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Every family has its share of fights, which can be good since holding back and suppressing negative feelings can make you sick. But if family squabbles go unresolved and become prolonged conflicts, they can create serious stress effects taking a physical toll on the heart, according to a research team headed by Paul R. J. Falger, Ph.D., of the University of Limburg School of Medicine in the Netherlands.
Stress Affects Your Vision
Remember the last time you stumbled on a step or walked smack-dab into a wall? Chances are it happened when you were suffering a stress effect. The connection between stress and such motor mishaps has long been accepted on grounds of common sense, but researchers have added a scientific explanation: Psychological stress affects how much we see with our peripheral vision.
The more stressful events a person experiences, the more likely he or she was to have relatively narrow peripheral eyesight when forced to respond quickly to a visually demanding task. This may explain why cracks in the sidewalk trip us up much more readily when we're upset or why we fail to notice approaching cars on the most frenzied of mornings. The best advice is to maximize your concentration when stressed, since you may be missing critical cues in your peripheral vision such as judging the distance between you and a moving car, person or even a stationary wall.
Stress Increases Heart Attack Risk
Falger and his colleagues studied men between the ages of 35 and 70 who had recently had their first heart attack. Prolonged familial discord, they found, is linked with a higher risk of first heart attacks. The family friction commonly revolved around serious marital strife; educational problems with children in school; problems that stemmed from living with in-laws, older parents and other extended-family members; and prolonged conflicts with children who had left home because they found it too difficult to live there.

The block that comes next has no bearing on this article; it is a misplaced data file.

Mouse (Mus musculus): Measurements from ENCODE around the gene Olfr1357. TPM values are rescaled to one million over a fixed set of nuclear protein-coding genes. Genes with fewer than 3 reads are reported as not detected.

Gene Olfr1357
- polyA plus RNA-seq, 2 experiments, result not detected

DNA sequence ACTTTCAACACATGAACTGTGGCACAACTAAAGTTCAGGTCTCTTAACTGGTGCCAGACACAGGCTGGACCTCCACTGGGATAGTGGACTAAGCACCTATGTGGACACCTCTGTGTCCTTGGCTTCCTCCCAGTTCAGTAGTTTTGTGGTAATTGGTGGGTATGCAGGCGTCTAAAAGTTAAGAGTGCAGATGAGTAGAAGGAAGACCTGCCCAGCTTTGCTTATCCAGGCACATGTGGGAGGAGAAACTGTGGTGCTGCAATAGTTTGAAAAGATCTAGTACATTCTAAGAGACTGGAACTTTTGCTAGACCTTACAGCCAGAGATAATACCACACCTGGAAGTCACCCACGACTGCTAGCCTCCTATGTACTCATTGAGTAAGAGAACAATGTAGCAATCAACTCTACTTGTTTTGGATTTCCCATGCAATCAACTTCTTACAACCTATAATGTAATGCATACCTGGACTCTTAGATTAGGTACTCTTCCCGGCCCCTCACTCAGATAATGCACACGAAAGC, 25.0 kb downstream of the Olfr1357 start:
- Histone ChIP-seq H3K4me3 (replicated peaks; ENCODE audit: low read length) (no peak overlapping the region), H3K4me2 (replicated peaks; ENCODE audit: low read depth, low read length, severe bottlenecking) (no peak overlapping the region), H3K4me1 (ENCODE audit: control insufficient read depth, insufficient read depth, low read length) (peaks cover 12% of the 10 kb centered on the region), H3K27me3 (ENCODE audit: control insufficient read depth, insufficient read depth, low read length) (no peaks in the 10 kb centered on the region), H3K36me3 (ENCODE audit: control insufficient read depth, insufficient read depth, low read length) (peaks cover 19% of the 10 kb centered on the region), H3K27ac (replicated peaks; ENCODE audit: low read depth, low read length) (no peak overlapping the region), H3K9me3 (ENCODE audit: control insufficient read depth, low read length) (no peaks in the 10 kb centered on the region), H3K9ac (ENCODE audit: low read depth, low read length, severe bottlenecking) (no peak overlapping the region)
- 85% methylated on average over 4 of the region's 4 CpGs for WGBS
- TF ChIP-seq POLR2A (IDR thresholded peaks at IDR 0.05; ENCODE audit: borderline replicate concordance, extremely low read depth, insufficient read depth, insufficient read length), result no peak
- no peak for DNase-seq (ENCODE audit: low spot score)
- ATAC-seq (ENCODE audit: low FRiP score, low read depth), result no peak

Stress From Vital Exhaustion
In a related study, the same group of researchers found another early warning predictor of first attacks. They dubbed it "vital exhaustion"— the fatigue, depression, sleep disorders and even despair afflicting men who pushed themselves too hard. In fact, vital exhaustion emerged as one of the strongest predictors of a first attack and appears to be an important risk factor in its own right, joining the roster of other well-known risks such as high cholesterol levels, high blood pressure and smoking. Vitally exhausted men with combative, hard-driving, type-A personalities run an especially high risk. They tend to push themselves even when they're tired, and they get into more marital tiffs and conflicts than type Bs.
While family turmoil and vital exhaustion can each contribute independently to physical deficiencies like weakened site, hearing or even taste, the most concerning is first heart attack. The vitally exhausted men in Falger's study reported having more chronic problems in family life than their less run-down counterparts in control groups. It's not yet clear whether the exhaustion or the family strife contributes the most—or if the same findings hold for women. The research team is currently looking to see if battle fatigue also set women up for heart attacks.